African Music Institute to Open

Akon addresses students in Gabo, Africa

Akon (right) addresses music students in Libreville, Gabon, in January, as part of Berklee’s joint venture in the African Music Institute.

Berklee College of Music will in September welcome the first class of students to the African Music Institute in Gabon. The new educational facility will instruct in pan-African music studies, will feature a state-of-the-art recording studio for student projects and collaborations with visiting artists, study and rehearsal spaces, an auditorium and concert hall, a museum documenting the history of West African music, and a dance studio.

The project has been in the works for three years, a result of an agreement between Berklee College president Roger H. Brown and His Excellency Ali Bongo Ondimba, president of the Gabonese Republic. Ground-breaking was held in January and included an opportunity for students from 20 African nations to explore Berklee-style classes at no cost. The program was held at the nearby American International School in Libreville as construction continued at the AMI.

“Our mission statement acknowledges the unique role of the African cultural diaspora in the major musical styles underlying our curriculum, including jazz, blues, R&B, rock, gospel, Latin, and hip-hop,” Brown said. “More students coming to Boston from Africa, and with this new school we’ll have a direct line right to the source.”

Participating in the Berklee on the Road session that opened the official musical dialogue between Gabon and Berklee: hip-hop artist and songwriter/producer Akon, Afrobeat sensation Davido and prominent entertainment attorney and Berklee board member Joel Katz. While both Akon and Davido are currently US-based, Akon hails from Senegal and Davido (David Adedeji Adeleke) from Nigeria. The trio offered instruction as part of the Berklee on the Road program led by academic director Alain Mallet, associate professor in Berklee’s Ensemble Department.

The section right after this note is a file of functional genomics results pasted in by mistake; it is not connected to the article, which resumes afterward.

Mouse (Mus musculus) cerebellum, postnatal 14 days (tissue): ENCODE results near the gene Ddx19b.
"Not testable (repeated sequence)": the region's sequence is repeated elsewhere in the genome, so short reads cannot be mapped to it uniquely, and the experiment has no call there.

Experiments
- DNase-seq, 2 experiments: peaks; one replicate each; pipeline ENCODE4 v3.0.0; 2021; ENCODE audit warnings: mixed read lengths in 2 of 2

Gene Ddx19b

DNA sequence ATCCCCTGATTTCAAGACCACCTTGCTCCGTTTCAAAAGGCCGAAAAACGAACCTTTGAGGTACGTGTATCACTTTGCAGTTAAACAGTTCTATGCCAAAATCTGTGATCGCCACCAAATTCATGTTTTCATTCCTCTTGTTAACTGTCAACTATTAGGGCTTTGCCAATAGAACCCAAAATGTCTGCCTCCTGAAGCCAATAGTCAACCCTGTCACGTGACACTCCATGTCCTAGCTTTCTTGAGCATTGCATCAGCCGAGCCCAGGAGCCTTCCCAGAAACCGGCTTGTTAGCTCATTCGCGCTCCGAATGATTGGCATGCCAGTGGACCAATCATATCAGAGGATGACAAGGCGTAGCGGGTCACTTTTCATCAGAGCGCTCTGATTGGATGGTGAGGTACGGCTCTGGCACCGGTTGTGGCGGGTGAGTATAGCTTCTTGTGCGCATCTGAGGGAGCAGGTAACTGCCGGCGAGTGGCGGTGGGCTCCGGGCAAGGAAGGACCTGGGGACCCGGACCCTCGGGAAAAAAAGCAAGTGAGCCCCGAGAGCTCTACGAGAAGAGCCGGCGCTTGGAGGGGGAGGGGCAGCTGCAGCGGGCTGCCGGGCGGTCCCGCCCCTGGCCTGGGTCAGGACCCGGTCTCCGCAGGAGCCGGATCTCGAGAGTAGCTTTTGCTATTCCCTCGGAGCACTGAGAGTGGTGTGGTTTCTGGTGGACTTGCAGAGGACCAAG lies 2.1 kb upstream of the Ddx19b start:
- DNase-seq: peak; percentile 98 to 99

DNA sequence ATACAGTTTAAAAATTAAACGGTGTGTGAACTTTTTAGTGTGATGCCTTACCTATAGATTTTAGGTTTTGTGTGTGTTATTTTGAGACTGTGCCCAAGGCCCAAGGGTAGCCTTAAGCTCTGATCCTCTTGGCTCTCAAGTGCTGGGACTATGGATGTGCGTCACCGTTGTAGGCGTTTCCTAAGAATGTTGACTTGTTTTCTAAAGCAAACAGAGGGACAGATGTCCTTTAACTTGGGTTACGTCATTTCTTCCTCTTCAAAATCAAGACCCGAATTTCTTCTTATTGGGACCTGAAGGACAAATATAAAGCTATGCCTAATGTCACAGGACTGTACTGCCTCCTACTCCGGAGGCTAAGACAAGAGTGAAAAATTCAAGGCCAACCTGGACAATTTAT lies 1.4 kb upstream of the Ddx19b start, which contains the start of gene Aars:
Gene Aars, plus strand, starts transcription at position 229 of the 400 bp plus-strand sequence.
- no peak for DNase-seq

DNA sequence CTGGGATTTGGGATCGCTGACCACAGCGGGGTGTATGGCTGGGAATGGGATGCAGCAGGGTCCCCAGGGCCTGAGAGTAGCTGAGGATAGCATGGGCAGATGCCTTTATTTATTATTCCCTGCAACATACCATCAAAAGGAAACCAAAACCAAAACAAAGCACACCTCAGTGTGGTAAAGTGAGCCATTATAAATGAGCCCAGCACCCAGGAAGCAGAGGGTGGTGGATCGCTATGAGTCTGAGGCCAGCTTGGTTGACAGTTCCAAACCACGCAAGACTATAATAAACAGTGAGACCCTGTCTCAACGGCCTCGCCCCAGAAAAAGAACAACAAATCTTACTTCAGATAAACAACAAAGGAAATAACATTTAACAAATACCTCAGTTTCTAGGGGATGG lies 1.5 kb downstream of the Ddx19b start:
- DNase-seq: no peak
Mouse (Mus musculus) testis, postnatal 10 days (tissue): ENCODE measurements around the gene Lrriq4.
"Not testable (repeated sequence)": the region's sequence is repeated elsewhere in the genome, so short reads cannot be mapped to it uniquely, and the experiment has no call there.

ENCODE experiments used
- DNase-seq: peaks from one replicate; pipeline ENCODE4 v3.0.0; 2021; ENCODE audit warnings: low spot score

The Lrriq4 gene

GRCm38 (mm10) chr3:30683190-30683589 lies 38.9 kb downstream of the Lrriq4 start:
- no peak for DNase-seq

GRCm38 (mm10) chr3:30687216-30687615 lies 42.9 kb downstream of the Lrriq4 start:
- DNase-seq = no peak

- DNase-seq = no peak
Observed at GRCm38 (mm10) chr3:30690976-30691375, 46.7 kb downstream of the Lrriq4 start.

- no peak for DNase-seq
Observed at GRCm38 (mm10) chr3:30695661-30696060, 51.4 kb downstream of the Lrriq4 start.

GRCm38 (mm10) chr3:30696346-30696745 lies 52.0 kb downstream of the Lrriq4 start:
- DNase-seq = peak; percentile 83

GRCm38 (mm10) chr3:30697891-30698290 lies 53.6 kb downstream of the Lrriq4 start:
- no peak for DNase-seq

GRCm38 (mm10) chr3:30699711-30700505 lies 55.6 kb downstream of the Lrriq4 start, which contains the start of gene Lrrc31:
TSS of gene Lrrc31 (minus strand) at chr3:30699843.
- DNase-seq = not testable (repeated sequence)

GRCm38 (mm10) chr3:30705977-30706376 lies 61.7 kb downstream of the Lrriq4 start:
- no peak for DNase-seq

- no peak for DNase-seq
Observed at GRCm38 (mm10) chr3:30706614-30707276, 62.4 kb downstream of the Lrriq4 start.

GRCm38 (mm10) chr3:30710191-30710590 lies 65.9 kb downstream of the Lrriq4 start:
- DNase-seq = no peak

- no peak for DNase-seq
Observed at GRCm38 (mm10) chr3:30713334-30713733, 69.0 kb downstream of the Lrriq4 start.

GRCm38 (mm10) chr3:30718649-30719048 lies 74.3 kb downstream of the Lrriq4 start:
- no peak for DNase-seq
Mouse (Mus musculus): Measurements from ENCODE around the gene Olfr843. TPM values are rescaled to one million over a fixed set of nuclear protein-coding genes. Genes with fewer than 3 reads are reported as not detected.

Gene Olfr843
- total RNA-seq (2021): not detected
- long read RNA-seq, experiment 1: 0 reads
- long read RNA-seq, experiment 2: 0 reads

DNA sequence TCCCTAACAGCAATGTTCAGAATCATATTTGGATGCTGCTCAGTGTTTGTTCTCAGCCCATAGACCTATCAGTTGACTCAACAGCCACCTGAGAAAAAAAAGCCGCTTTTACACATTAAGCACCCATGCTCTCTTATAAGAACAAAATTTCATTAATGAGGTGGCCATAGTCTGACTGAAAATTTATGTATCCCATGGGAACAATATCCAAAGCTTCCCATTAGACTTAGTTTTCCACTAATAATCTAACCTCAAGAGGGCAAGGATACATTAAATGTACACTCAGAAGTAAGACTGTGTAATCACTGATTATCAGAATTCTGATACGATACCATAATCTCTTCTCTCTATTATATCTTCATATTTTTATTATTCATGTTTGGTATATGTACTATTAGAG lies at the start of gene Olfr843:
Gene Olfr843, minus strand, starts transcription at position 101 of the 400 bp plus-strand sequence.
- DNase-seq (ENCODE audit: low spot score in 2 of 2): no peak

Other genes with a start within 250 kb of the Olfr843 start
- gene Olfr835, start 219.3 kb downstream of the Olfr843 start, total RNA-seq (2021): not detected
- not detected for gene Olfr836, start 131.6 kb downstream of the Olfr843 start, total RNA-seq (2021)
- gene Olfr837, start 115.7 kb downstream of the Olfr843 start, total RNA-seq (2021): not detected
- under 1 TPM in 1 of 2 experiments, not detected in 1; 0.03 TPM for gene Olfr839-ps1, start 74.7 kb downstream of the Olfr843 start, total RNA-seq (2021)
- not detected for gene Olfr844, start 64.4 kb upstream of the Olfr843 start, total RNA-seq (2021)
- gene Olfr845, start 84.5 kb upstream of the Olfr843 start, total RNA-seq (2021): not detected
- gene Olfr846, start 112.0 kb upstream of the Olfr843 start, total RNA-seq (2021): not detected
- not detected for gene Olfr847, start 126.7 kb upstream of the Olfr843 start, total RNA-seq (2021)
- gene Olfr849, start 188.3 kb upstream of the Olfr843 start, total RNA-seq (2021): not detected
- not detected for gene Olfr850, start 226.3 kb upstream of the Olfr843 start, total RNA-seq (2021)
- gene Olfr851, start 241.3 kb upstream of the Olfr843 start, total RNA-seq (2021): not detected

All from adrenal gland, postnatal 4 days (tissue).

The AMI joins Berklee’s International Network (BIN) of 19 partner institutions in 18 countries that identify and prepare students with extraordinary musicianship and musical ideas for matriculation at Berklee. Students at the AMI may study the first two years of the Berklee curriculum in Libreville, and then transfer to Boston with all of their earned credits. This makes a college degree more affordable for African students, and helps Berklee attract more African musicians.

The relationship between Berklee and Gabon began with Berklee alumnus Frederik Gassita, one of the country’s most prominent musicians, who had long dreamed of providing a Berklee-style education in African for local musicians. Gassita was among the MOU’s signees, who also included Pacôme Moubelet Boubeya, Minister of Higher Education and Scientific Research in Gabon, and Larry Simpson, Berklee’s senior vice president for academic affairs/ provost.

The AMI will focus on contemporary popular music, traditional African music, and African dance for 300 students, and create a path for students to eventually study at Berklee’s Boston campus.

Roger Brown, Gabon president Ali Bongo Ondimba and students.

Berklee College of Music president Roger H. Brown met with His Excellency Ali Bongo Ondimba, president of the Gabonese Republic, in 2015, entering into an agreement for the African Music Institute for pan-African music studies. (Photo: Michael Spencer)

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